“Militancy has been on the rise in Afghanistan over the past years” and a recent UN report says Afghan civilian deaths rose to record highs in 2010 and the number of child victims is increasing.
Today in northern Afghanistan 17 schoolchildren suffered wounds when a hand grenade exploded at the main gate of their school in Maimana, the main city in Faryab Province. Also today, in Afghanistan’s western Herat Province, six NATO oil tankers were destroyed.
UN says U.S.-operated drone strikes in Pakistan pose a growing challenge to the international rule of law.
Drone attacks are imprecise and usually result in civilian casualties. Pakistani authorities have said that drone strikes kill 50 civilians for every militant they target. There have been numerous demonstrations across Pakistan against the U.S. drone attacks.
However, the drones keep coming and increasingly so. Rick Rozoff, Manager of Stop NATO Organization in Chicago, told Press TV that under General David Petraeus, compared with his predecessor, Stanley McChrystal, there has been an intensification of drone attacks. A reduction in strikes came under McChrystal, an increase under Petraeus.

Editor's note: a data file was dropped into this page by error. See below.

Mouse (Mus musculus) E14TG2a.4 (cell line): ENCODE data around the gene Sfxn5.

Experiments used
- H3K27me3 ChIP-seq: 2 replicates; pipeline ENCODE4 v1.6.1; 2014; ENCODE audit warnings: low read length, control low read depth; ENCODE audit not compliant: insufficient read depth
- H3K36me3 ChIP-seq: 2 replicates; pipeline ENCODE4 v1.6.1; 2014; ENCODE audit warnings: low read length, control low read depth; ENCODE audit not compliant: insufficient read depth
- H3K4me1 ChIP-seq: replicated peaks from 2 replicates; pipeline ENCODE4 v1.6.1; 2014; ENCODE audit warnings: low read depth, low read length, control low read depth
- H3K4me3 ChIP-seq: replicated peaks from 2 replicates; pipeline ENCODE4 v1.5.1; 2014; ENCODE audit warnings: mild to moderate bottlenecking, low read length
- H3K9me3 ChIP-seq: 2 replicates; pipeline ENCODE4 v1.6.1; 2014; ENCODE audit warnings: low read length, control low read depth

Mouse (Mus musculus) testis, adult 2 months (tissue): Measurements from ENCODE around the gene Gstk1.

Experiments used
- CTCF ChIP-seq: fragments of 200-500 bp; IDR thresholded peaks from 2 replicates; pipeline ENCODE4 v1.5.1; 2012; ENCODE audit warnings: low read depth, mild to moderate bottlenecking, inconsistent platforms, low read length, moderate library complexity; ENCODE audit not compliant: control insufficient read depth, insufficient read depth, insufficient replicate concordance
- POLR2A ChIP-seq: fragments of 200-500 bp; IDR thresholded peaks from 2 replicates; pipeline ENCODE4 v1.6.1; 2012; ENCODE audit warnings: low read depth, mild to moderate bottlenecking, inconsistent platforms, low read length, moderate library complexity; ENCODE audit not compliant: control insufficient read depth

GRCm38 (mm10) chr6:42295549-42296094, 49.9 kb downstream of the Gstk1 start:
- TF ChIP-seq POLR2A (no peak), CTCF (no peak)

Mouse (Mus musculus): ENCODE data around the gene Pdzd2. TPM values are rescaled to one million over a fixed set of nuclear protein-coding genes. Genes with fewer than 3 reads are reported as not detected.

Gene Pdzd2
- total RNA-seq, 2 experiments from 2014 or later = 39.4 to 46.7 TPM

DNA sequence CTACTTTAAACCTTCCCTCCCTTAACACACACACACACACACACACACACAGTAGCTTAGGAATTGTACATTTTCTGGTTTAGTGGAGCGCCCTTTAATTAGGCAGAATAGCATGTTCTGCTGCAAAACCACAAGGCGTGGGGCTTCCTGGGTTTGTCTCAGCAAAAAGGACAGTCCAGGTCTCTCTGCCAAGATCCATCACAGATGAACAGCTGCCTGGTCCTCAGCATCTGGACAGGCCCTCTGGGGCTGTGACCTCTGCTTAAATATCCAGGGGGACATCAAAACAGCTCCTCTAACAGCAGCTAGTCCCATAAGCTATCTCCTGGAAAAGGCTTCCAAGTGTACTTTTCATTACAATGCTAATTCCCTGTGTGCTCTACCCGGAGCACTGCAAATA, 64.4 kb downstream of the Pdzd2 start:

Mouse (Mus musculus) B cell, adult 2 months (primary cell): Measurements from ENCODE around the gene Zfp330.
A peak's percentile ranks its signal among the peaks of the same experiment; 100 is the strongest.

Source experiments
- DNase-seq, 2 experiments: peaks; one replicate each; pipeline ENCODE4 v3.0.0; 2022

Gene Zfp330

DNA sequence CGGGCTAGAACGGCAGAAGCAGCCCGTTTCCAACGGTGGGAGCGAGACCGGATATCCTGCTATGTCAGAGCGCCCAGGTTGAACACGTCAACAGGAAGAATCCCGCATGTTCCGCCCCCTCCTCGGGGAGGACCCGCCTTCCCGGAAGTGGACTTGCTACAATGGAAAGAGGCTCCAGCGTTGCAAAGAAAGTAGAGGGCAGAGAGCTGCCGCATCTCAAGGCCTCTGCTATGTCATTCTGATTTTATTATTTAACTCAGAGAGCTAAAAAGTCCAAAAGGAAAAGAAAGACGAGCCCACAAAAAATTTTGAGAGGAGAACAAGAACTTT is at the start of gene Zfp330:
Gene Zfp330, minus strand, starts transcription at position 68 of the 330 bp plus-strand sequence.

A WAR CORRESPONDENT ON WAR
In June, war correspondent Patrick Cockburn wrote “Lies, damn lies, and reports of battlefield atrocities.”
“In war,” Cockburn wrote, “people motivated by fear, self-interest or a simple desire to make sense of a confusing and terrifying situation make things up…
“In the first Persian Gulf Conflict of 1990-91, two notorious pieces of propaganda and misinformation greatly helped to rally support for the war by seeming to demonstrate the savagery and duplicity of the Iraqi government.
“The first was the appearance of a 15-year-old Kuwaiti girl before a U.S. congressional committee to testify how, as a volunteer hospital nurse, she had seen Iraqi soldiers tip babies out of incubators and leave them to die on the floor. Her account was greeted with outrage until — some time later — it was revealed that the girl was the well-coached daughter of Kuwait’s ambassador in Washington who had never left the U.S. during the Iraqi invasion of Kuwait.